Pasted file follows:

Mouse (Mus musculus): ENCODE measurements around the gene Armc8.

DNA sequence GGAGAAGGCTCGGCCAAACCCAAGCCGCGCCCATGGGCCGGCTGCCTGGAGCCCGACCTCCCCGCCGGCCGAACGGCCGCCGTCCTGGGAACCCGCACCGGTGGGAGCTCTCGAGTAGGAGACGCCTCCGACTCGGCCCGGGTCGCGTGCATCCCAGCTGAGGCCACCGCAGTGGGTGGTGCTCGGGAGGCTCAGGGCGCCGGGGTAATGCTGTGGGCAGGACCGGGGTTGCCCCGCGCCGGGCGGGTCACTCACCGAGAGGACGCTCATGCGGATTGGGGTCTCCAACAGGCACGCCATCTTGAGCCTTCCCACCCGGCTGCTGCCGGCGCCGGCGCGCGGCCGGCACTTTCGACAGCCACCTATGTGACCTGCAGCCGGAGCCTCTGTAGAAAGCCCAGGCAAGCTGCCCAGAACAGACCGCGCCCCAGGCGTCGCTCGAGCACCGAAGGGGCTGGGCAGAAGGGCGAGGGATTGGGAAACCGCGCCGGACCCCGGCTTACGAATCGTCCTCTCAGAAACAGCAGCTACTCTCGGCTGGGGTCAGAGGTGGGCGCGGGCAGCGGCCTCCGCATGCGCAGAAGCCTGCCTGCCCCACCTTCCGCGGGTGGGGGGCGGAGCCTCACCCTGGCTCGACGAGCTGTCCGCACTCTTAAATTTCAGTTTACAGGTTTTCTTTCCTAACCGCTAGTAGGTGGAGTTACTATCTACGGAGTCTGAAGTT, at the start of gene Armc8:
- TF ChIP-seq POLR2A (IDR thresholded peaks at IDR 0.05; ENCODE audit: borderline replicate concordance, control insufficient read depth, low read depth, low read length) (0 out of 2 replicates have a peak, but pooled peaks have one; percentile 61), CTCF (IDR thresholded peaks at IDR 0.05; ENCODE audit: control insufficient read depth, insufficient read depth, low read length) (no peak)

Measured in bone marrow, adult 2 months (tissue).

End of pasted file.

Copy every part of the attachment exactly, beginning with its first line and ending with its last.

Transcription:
Mouse (Mus musculus): ENCODE measurements around the gene Armc8.

DNA sequence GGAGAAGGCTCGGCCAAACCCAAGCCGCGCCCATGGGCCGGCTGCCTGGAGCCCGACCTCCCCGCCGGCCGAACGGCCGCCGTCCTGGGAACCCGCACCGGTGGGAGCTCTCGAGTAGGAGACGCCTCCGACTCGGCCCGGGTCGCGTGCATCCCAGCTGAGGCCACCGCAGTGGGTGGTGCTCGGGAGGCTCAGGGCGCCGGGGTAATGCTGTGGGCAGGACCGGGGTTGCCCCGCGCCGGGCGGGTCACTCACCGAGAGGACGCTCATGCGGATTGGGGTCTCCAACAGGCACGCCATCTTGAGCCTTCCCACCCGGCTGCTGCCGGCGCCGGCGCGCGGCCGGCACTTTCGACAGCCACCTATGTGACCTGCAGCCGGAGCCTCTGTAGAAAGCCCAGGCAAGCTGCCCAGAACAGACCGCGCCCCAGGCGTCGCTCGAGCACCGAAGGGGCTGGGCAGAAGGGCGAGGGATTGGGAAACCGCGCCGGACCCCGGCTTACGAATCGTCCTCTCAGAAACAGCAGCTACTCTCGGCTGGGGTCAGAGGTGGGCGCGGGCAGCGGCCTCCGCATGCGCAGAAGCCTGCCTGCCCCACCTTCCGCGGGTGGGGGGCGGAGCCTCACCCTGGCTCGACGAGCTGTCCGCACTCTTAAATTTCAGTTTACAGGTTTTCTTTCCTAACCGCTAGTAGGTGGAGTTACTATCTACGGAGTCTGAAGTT, at the start of gene Armc8:
- TF ChIP-seq POLR2A (IDR thresholded peaks at IDR 0.05; ENCODE audit: borderline replicate concordance, control insufficient read depth, low read depth, low read length) (0 out of 2 replicates have a peak, but pooled peaks have one; percentile 61), CTCF (IDR thresholded peaks at IDR 0.05; ENCODE audit: control insufficient read depth, insufficient read depth, low read length) (no peak)

Measured in bone marrow, adult 2 months (tissue).